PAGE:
Redmi 10 Prime Review: Your Easy, Breezy Everyday Phone
Filling in those base Redmi Note shoes?
- A new member has been added to the Redmi Prime family. The Redmi 10 Prime comes as a successor of the Redmi 9 Prime which was launched last year.
- While the Redmi 9 Prime had focused mainly on battery performance and a tall display, the new Prime has also added some camera muscle to the mix as it is the first Redmi device in India to come with a 50-megapixel main sensor.
- It is also the first phone in India to run on a MediaTek Helio G88 processor paired with the option to extend RAM.
After being shelved for a while, the Redmi Prime series resurfaced from the dead last year with the Redmi 9 Prime. Once considered the bridge between the number series and the Note series, the smartphone came in the sub Rs. 10,000 category device as the Notes crossed that mark.
Another year has brought another Note and this year the Redmi Note’s price so(a)red even higher (and keeps increasing even as we write), and well, this time the new Prime crosses the Rs 10,000 barrier to once again try to be the option for those still wanting a classic Note phone, but short of the bucks for the new ones. The Redmi 10 Prime comes with a starting price tag of Rs 12,499 which is a major step up for the Prime series but considering how phone prices, in general, are going up of late, this does not quite come as a surprise. But can this premium-er Prime define its price tag? More importantly, can it remain a Note-able alternative?
Another Gen Z smartphone
When it comes to design, the Redmi 10 Prime follows what’s trending in the market. The phone is everything you would expect a smartphone of today’s day and age to look like. It comes with a tall display with really thin bezels around three sides and with a slightly thicker chin. The display is also home to a punch hole notch that holds the front-facing camera.
Flip the phone and the bling is likely to blind you. At least that is the case with the silver and blue color variant. The back of the phone is polycarbonate and is a blend of the two colors; the shiny metallic silver color blends into shiny blue color as it flows down. Because the back has a reflective finish, it gets smudgy very easily and catches fingerprints in a jiffy.
There is a slightly raised, massive rectangular camera unit on the top left side of the back that houses four cameras. The one on the top covers the most space while the other three and flash sit together in size harmony. The camera comes with AI CAM branding while the Redmi branding sits vertically on the bottom left corner of the back.
A little slippery, not a show stopper, but as trendy as you like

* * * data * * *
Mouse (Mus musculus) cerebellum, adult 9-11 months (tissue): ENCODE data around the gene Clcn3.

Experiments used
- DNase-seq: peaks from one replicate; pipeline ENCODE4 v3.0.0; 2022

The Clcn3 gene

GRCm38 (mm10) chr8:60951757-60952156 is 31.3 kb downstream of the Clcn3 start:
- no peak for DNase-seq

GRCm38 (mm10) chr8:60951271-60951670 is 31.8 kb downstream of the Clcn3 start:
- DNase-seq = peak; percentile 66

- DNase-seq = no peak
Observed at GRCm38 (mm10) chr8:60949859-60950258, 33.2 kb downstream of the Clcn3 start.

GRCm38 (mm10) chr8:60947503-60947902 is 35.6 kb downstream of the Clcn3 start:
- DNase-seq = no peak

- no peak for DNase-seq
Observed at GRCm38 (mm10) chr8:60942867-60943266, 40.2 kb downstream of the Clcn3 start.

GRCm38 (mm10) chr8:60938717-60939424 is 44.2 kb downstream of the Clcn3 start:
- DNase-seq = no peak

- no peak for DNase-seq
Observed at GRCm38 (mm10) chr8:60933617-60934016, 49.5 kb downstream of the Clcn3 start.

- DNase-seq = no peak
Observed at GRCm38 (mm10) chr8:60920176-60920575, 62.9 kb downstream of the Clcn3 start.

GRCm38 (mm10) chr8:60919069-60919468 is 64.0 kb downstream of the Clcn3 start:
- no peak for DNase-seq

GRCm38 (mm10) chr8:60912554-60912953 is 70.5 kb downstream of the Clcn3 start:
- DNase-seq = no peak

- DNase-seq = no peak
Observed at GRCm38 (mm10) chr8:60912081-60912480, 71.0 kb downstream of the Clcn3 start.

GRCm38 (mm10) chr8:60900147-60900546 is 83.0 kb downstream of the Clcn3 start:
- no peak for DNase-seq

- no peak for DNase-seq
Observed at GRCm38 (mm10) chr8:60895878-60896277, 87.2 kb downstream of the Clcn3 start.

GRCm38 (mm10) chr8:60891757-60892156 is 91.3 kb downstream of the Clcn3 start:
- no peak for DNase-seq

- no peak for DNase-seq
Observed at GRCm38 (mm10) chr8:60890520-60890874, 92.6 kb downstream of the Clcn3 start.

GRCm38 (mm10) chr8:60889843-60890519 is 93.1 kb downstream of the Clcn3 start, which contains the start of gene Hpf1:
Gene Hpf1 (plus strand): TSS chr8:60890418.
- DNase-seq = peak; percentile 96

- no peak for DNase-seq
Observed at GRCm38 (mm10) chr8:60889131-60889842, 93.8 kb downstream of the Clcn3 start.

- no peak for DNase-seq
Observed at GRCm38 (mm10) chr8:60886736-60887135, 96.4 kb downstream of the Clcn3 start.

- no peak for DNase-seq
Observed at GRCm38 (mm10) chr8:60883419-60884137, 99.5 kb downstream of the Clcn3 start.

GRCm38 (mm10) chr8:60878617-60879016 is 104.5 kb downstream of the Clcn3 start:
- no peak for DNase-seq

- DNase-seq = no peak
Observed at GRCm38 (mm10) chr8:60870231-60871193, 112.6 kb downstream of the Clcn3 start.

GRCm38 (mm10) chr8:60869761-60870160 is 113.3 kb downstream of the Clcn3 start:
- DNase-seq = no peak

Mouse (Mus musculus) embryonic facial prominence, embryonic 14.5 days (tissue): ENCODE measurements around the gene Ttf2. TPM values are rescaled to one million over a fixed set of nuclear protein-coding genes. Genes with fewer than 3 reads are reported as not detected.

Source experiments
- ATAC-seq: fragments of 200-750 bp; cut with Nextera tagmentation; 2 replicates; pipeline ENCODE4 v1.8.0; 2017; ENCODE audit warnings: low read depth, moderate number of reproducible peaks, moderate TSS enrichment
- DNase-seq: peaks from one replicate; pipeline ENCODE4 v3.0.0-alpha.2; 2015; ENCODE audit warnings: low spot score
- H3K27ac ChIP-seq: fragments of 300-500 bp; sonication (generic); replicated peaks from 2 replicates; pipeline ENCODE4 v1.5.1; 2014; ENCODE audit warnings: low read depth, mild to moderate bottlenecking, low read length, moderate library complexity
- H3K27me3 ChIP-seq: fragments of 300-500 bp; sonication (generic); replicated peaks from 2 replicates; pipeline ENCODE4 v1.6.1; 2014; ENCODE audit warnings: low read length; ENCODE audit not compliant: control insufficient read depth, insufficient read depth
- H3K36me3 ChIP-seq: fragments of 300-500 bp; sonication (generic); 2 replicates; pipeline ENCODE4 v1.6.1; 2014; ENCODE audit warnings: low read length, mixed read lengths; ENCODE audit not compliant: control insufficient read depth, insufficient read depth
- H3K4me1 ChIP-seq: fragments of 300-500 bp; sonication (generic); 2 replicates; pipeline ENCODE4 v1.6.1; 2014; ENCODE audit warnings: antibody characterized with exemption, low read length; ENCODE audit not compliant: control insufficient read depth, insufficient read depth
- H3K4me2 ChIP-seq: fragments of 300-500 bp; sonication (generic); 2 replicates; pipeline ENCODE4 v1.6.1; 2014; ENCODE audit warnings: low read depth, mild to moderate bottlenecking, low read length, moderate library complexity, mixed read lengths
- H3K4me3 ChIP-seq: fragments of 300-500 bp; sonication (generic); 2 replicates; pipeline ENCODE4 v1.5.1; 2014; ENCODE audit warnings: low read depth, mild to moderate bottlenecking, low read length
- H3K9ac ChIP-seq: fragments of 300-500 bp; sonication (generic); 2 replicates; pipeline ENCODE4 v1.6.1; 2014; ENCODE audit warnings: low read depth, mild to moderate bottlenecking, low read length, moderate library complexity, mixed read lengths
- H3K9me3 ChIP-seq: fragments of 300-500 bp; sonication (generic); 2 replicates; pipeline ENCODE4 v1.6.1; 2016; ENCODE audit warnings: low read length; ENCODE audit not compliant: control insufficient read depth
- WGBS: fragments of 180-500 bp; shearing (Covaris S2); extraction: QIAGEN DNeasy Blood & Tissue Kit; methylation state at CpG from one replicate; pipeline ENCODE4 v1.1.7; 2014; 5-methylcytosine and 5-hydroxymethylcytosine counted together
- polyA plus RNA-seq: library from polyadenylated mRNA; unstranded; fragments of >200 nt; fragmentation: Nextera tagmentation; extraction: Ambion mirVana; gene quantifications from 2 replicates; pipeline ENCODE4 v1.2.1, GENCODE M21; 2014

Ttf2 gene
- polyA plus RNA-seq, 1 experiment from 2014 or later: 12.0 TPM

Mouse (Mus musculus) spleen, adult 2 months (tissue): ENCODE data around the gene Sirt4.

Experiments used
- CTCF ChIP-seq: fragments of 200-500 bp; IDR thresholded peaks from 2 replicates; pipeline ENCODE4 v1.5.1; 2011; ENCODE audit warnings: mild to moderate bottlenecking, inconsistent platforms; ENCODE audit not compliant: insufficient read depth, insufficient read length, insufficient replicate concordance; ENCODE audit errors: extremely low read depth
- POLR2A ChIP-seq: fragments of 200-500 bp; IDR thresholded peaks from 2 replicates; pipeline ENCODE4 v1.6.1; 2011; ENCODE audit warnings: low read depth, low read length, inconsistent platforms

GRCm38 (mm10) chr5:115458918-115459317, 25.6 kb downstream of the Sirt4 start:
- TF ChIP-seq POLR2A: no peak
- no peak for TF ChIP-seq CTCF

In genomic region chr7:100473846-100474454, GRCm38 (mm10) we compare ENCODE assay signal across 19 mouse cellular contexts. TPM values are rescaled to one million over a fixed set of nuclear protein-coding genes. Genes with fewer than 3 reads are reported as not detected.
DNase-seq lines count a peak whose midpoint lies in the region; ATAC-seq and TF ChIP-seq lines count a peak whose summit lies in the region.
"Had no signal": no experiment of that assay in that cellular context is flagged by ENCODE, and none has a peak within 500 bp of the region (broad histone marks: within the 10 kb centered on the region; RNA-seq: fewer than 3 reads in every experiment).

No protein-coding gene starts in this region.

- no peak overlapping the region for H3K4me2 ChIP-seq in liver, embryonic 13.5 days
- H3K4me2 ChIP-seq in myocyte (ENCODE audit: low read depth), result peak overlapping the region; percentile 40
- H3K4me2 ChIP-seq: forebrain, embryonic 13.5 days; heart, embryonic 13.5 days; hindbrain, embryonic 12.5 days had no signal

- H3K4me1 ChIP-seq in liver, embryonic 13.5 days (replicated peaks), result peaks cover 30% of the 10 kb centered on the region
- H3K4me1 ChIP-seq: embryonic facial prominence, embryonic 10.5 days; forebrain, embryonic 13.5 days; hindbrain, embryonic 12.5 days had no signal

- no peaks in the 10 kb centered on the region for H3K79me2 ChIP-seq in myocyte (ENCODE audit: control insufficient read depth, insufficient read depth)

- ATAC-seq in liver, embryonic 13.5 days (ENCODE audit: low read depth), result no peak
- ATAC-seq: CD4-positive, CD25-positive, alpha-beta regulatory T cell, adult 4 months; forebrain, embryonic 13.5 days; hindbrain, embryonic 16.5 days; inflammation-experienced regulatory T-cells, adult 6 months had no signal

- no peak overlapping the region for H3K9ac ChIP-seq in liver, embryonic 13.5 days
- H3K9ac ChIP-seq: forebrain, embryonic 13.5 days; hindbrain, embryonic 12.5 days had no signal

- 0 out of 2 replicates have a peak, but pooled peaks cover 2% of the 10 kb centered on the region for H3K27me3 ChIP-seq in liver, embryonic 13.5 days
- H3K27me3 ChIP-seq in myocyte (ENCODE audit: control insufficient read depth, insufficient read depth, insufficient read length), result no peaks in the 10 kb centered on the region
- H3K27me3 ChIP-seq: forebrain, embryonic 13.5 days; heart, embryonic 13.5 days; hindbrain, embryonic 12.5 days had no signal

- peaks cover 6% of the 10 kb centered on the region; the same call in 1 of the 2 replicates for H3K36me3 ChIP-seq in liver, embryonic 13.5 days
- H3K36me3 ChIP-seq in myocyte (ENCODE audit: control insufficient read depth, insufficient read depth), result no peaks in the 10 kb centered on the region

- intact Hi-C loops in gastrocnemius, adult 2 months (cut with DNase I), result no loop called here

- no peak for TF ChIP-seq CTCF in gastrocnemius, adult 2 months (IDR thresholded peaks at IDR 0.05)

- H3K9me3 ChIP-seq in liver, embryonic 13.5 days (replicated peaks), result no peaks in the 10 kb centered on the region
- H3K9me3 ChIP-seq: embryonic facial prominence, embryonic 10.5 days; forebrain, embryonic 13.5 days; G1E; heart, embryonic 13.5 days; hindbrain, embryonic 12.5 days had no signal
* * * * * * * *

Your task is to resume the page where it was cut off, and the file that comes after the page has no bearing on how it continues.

The texture of the back does not add too much grip to the phone but does give it a smooth feel in hand. The back of the Redmi 10 Prime also curves on the outside and meets the rounded plastic frame that sits between the polycarbonate back and glass front. The curvy right side of the frame is home to a flat physical fingerprint scanner that doubles up as a lock/ power button. On the same side, you will find the volume rockers while the opposite side holds the dual SIM card and dedicated microSD card tray. The top and the base of the device are flat. The top carries a 3.5 mm audio jack and a Redmi staple, an IR blaster along with a speaker grille and mic. The base also carries a mic and speaker grille accompanied by a USB Type-C port.
The Redmi 10 Prime measures 161.95 x 75.57 x 9.56 mm and weighs 192 grams. While the rest of the numbers are routine, the weight of the 10 Prime is a little impressive considering it comes with a 6,000 mAh battery which is almost 1,000 mAh more than its predecessor and yet it is lighter by a 6-gram margin.
All in all, the Redmi Prime 10 has the looks and feel of a trendy device. Put the phone down on the table and it will fit right in with Gen Z of smartphones that are being launched these days. We do not think the phone has the ability to drop jaws or turn heads but it can still be identified as a trendy device which we think is good enough at this price point.
The routine task master
The Redmi 10 Prime is the first phone in India to be powered by a MediaTek Helio G88 processor. Launched a couple of months ago alongside the MediaTek Helio G96, the Helio G88 comes focused on smartphone photography. The new processor was paired with 6 GB RAM and 128 GB storage in our unit. There is also a 4 GB RAM, 64 GB storage variant. The storage on the device can be expanded up to 512 GB by using a microSD card. Along with the storage, the Redmi 10 Prime also allows you to extend your RAM in case you need a little extra push. You can expand 1 GB RAM on the 4 GB RAM variant while you can expand the RAM up to 2 GB on the 6 GB RAM variant.
With that configuration, the Redmi 10 Prime is more than capable of handling your daily tasks, the phone allows you to jump from one app to another without any hesitation. Multitasking is also a breeze on the device. You can have multiple apps running in the background but the phone would not show any signs of slowing whilst going through daily chores.